The model is based on central place foraging from breeding colonies and does not incorporate spatially discrete haulout populations such as those present in the Perth metropolitan area, and does not take into account the dispersal of animals away from the breeding colonies outside of the breeding season. During several visits to the breeding colony of Kimberley Island in the breeding season interval, there were very few animals observed (2-10), when during the breeding season there are upwards of 100 animals present (Gales et al. 1994). Based on the limited spatial foraging data, adult females used many other islands in the area, up to 40 kilometres away, as haulouts during the breeding season. It is assumed that animals from all age groups disperse to many of the islands in the area outside of the breeding season and visits to come of these islands confirmed the presence of mother-pup pairs and juvenile animals. This will act to distribute the foraging effort even wider than the model suggests for colonies that show widespread dispersal. This pattern of dispersal was not evident at all breeding colonies visited outside of the breeding season. In most cases, sea lions of nearly all age groups remain resident at the majority of breeding colonies visited throughout the breeding cycle. It is thought that the proximity of Kimberley Island to a large number of suitable islands may facilitate dispersal of animals of all age groups. It is expected that similar patterns of dispersal occur for breeding colonies within the Recherche Archipelago, but are not expected at most other sites. Observations of consistent numbers of animals representative of all age groups at Investigator Island and Red Islet both within and outside of the breeding season show that there is limited dispersal, most likely due to the lack of suitable island sites in the vicinity.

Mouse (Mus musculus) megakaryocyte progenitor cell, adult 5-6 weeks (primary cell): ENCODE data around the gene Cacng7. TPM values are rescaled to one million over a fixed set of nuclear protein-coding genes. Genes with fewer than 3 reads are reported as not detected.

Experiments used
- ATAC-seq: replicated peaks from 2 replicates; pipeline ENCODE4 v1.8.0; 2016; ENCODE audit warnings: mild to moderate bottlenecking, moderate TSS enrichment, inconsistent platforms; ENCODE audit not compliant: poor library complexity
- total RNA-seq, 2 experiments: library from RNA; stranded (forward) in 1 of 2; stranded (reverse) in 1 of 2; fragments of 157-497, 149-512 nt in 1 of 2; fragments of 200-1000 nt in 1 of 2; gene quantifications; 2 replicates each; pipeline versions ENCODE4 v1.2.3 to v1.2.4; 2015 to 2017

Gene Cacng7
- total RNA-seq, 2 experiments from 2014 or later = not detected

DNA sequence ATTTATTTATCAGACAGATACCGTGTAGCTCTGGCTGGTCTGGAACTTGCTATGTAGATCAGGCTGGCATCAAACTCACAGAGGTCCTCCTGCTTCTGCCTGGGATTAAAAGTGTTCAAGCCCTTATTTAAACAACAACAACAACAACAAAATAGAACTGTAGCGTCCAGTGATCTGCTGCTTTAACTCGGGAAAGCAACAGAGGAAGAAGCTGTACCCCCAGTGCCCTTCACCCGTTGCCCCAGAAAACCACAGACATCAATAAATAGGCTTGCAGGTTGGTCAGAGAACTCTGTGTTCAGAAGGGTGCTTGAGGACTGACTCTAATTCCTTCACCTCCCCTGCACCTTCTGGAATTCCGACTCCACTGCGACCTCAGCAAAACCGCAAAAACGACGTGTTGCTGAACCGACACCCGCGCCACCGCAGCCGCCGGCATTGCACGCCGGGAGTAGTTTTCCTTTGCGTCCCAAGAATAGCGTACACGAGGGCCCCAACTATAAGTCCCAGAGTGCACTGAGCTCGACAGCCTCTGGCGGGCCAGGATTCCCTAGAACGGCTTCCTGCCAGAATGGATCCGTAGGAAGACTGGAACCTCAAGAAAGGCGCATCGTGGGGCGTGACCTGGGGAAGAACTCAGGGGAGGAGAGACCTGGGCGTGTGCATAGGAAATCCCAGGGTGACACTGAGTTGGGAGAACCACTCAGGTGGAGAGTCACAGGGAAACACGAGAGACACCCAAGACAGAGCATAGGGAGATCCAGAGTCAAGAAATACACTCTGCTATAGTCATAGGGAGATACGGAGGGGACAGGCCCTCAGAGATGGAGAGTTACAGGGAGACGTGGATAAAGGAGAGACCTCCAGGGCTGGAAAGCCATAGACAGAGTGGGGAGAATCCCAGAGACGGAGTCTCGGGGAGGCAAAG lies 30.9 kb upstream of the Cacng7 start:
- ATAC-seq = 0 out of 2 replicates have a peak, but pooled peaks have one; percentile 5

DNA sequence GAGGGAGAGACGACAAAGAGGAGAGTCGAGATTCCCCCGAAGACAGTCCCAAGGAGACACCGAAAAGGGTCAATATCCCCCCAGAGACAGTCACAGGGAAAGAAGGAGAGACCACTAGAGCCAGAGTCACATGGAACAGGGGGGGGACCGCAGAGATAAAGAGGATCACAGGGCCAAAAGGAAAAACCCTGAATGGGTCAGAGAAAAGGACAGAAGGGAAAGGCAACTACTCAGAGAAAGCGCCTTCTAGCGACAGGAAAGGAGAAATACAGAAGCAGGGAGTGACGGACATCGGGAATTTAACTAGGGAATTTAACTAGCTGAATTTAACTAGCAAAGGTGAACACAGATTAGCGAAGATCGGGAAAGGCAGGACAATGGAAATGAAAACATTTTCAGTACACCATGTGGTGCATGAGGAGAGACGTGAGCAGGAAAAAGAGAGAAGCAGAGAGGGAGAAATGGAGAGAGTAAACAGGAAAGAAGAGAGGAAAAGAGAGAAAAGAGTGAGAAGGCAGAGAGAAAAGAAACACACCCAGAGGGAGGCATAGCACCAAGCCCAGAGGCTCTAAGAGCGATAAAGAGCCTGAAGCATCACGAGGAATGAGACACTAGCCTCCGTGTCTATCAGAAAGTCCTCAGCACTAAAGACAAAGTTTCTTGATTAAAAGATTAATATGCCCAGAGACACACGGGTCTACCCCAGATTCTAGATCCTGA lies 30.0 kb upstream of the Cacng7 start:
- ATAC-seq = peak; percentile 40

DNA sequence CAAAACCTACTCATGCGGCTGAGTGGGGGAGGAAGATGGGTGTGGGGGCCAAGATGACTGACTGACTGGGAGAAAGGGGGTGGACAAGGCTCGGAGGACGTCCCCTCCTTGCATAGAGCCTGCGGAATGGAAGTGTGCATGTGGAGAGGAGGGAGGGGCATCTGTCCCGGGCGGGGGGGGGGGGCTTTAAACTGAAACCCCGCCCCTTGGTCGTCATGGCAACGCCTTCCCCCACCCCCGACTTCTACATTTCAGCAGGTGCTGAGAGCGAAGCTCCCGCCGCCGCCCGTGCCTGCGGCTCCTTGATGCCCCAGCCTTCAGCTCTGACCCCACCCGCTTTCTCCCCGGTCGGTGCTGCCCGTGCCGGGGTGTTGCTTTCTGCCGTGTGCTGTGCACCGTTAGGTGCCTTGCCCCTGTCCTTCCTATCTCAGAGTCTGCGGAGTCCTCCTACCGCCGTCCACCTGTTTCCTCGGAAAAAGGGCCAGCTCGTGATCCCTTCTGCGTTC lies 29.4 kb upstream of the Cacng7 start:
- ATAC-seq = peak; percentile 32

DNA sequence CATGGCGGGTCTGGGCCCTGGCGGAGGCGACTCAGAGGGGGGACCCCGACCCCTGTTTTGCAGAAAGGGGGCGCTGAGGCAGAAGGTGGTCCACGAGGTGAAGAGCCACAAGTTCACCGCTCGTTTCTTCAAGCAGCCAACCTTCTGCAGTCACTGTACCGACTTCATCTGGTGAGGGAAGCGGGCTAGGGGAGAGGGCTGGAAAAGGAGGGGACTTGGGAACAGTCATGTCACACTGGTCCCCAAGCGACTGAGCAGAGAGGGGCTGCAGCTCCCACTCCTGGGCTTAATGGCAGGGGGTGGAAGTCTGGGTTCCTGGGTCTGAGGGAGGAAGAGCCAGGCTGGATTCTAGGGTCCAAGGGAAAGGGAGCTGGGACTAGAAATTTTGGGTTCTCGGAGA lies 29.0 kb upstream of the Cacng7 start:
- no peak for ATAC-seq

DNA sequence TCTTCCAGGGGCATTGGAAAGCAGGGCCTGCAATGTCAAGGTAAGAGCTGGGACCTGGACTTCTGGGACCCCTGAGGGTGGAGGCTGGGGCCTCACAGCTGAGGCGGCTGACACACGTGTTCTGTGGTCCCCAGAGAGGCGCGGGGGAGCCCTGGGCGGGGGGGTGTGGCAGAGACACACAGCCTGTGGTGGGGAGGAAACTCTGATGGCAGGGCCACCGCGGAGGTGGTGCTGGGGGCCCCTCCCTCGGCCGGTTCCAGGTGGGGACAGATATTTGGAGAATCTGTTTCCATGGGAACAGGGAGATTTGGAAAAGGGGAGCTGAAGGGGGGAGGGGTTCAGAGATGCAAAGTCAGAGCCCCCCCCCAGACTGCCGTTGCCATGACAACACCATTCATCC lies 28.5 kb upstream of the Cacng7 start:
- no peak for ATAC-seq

This pattern of dispersal within the Recherche Archipelago may also be driven by limited resource availability and could represent an optimal foraging strategy to exploit prey resources in a variety of habitats throughout the 17.5 month breeding cycle. Long term satellite tagging of individuals may provide some answers to these questions and discern patterns over broad time periods. These extended foraging patterns will also have a bearing on the likely interaction rate with demersal fishing activities.
Australian sea lions display very distinct and individualistic foraging patterns, which may be related to habitat variation, patch quality and prey preferences. There are also regional and ontogenetic patterns evident in the size of the foraging range and depths to which animals can dive. This makes the construction of a generalized foraging model for this species difficult. There appears to be almost complete spatial overlap of demersal gillnetting activity and ASL foraging areas. The threat of demersal gillnetting activity to ASL has been markedly reduced over the past 25 years due to the reduction in fishing effort, but populations of ASL may still be under threat due to the lag effects of this historical effort and contemporary chronic low levels of incidental mortality. ASL populations in WA are particularly vulnerable to very low levels of additional mortality and a better understanding of the real rate of bycatch in demersal gillnetting is required to accurately determine the threat. Estimates of the incidental mortality rate in a number of areas from an independent observer programme would provide very valuable information to fully assess the risk to this threatened species. A more refined spatial scale of the fishing effort is required to better understand the issue and further refinement of the sea lion foraging model is also needed, especially if mitigative action (i.e spatial closures) was proposed and its potential effect to be quantified. This is a priority action in understanding the interaction between ASL and the gillnet fisheries. Alternative models of determining the interaction rate would also be valuable. There is still some considerable uncertainty in the PVA model of ASL demography, especially in the understanding of underlying population trajectories and the possibility of density-dependent rates of demographic traits.